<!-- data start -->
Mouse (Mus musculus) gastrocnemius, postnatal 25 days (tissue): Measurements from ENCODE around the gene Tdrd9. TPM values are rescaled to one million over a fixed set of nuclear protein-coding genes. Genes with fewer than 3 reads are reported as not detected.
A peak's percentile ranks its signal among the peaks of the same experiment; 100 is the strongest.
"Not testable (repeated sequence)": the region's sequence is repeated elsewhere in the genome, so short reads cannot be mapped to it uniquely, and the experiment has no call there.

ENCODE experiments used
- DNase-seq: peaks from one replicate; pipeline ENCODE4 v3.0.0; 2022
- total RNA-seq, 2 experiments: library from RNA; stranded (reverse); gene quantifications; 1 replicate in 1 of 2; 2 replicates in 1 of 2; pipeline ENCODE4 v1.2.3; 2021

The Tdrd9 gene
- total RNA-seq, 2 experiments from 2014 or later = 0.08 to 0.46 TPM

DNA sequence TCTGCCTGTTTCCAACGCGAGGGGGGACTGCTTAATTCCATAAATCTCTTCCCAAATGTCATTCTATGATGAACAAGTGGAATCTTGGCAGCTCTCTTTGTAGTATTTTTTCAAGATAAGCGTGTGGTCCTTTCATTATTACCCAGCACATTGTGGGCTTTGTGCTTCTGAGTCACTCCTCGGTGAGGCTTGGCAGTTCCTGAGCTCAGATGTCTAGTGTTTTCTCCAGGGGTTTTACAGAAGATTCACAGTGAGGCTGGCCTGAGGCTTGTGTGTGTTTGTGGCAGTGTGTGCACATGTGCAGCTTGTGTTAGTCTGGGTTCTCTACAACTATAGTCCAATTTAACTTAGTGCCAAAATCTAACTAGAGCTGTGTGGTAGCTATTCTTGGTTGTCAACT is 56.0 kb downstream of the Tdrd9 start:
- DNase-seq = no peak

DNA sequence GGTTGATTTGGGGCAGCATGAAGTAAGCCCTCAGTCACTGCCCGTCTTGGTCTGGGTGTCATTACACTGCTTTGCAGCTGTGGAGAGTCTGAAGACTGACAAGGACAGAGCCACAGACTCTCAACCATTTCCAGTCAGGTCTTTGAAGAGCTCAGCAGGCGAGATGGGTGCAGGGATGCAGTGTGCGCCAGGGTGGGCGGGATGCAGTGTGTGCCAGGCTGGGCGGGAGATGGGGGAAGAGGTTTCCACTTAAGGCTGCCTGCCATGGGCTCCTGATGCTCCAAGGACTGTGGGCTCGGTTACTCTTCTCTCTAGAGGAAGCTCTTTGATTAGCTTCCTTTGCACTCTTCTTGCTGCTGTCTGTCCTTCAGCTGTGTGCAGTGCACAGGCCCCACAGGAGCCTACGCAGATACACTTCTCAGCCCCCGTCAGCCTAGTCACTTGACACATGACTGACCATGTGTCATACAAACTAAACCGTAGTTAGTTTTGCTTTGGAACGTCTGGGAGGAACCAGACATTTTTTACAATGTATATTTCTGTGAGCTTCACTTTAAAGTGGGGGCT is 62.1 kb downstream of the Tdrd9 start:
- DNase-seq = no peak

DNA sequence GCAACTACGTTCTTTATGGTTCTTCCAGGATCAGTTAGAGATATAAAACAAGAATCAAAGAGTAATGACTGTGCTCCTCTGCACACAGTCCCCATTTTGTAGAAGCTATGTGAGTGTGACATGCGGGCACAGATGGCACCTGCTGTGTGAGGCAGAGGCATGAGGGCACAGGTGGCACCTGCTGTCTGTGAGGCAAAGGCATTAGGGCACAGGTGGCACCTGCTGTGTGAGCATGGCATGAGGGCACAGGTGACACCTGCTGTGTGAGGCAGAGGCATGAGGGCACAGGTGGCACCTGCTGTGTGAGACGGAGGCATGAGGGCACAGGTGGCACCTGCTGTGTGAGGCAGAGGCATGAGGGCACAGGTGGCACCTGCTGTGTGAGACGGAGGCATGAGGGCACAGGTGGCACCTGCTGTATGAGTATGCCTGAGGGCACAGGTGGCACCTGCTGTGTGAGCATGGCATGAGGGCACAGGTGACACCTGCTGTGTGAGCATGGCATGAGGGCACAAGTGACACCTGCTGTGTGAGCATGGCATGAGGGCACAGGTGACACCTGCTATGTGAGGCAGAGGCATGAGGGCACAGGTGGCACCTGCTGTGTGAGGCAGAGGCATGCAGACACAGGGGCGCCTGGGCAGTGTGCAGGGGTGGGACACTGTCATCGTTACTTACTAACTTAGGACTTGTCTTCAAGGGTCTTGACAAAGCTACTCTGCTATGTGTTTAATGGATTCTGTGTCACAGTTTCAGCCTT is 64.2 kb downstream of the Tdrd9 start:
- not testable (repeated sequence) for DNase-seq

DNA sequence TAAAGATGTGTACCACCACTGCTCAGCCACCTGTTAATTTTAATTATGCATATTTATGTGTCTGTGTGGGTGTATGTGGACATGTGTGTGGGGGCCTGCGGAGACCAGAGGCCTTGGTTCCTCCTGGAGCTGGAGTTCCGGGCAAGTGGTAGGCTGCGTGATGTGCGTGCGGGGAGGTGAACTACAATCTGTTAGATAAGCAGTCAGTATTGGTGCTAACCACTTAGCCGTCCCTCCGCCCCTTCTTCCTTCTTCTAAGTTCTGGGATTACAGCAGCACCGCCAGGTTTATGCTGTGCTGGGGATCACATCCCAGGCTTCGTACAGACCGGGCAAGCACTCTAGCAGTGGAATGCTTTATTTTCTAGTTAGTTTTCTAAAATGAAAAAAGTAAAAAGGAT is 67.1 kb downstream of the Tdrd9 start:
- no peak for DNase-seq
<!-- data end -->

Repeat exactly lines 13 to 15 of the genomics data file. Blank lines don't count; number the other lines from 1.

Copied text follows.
DNA sequence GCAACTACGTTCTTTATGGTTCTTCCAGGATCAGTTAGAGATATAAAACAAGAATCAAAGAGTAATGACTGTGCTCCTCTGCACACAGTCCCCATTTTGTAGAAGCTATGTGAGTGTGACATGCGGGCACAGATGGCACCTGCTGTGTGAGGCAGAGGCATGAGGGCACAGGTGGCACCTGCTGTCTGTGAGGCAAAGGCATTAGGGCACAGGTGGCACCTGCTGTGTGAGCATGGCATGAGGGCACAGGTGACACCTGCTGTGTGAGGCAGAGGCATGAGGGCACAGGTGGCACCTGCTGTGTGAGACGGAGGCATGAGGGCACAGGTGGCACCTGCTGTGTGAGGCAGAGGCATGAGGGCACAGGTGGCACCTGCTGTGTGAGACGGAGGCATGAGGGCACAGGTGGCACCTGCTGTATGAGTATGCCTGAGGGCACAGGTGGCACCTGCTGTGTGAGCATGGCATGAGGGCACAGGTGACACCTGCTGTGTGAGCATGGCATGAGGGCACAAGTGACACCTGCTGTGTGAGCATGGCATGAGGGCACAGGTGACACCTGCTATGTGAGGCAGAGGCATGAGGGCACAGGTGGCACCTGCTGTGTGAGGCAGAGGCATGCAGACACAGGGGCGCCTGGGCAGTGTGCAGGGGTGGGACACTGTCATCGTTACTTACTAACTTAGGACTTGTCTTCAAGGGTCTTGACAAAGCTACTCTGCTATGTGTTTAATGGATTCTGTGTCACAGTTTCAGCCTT is 64.2 kb downstream of the Tdrd9 start:
- not testable (repeated sequence) for DNase-seq

DNA sequence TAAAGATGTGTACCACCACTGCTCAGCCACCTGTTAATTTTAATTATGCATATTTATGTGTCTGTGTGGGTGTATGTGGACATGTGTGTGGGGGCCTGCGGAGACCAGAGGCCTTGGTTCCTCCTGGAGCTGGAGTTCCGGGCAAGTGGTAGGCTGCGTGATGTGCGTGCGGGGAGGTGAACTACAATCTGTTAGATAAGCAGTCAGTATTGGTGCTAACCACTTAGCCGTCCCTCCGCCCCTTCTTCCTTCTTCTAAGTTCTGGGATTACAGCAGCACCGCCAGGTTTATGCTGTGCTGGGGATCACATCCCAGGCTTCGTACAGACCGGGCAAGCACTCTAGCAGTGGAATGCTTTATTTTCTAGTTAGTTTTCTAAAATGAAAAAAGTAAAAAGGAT is 67.1 kb downstream of the Tdrd9 start: